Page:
Indonesians Who Have Experienced Leprosy Combat Discrimination
Jongaya Village is one of Indonesia’s last remaining leprosy settlements. The village – located in the South Sulawesi Province – is home to around 1300 residents, according to Al Qadri, an activist and person who has experienced leprosy. Though the World Health Organization reports a gradual decrease in leprosy cases around the world, Indonesia accounts for the third-most annual cases, with around 17,000 cases reported every year. Indonesians with leprosy were once forced to live separately from their friends and family in quarantined communities like Jongaya, but current residents have chosen to move to the housing complex to escape discrimination. However, Qadri believes that improving public education on the disease could reduce the negative stigma toward people experiencing leprosy and encourage them to seek critical medical treatment. *Video includes audio descriptions for blind and low-vision audiences. *Read along by clicking the cc button on your YouTube player.
*Click here for the Bahasa Indonesia version of this story.
Dija, who has a single given name and no surname, is chairperson of the Association of Indonesian Women with Disabilities (HWDI)’s branch in Simbang in the Indonesian province of South Sulawesi. She is also a board member of the Section Indigenous Community, a sub-section of HWDI’s branch in South Sulawesi. Dija first became involved with HWDI over three years ago. Its mission includes advocating for the social development of women with disabilities and improving their quality of life. The organization champions equal opportunity and full participation for women with disabilities.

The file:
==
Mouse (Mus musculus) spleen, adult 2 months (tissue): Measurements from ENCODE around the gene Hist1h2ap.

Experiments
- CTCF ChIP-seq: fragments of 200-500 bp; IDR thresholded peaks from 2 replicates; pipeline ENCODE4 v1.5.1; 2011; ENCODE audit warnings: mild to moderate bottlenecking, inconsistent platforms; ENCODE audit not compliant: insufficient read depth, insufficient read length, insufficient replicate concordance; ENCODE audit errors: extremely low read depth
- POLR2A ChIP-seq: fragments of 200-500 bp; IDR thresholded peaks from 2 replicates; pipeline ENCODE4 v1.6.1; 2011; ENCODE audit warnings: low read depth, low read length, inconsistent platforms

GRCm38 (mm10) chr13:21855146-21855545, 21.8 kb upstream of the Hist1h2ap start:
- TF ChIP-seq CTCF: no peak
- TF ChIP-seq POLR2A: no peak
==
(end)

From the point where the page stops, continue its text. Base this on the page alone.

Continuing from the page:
Dija also has been active in a participatory planning and budgeting system in Indonesia known as “Musrenbang.” During in-person and online forums, local governments engage citizens in discussions on community aspirations and priorities. Last year with HWDI South Sulawesi, Dija advocated for a Musrenbang focused on disability. She worked with two offshoot groups of HWDI to accomplish this - Self-Help Group Batubassi Pammase and Self-Help Group Panrita. Both groups work to support Indigenous persons with disabilities in their respective communities. As a result of their advocacy efforts, the local government integrated disability into a pre-existing “Thematic Musrenbang for Women and Children” to form the “Thematic Musrenbang for Women, Children, and Disability.” Dija is a member of the Simbang District delegation at another local “Musrenbang,” representing Indigenous women with disabilities.
At HWDI South Sulawesi, Dija also collects data on Indigenous persons with disabilities in Batubassi, a village in South Sulawesi, with Self-Help Group Batubassi Pammase. She assists with cases of sexual violence against women with disabilities in South Sulawesi’s Maros Regency with a Self-Help Group Batubassi Pammase companion. Dija is a children’s rights advocate, too. She joined a network of women’s and children’s organizations in the Stop Child Marriage Campaign Coalition in Maros Regency.
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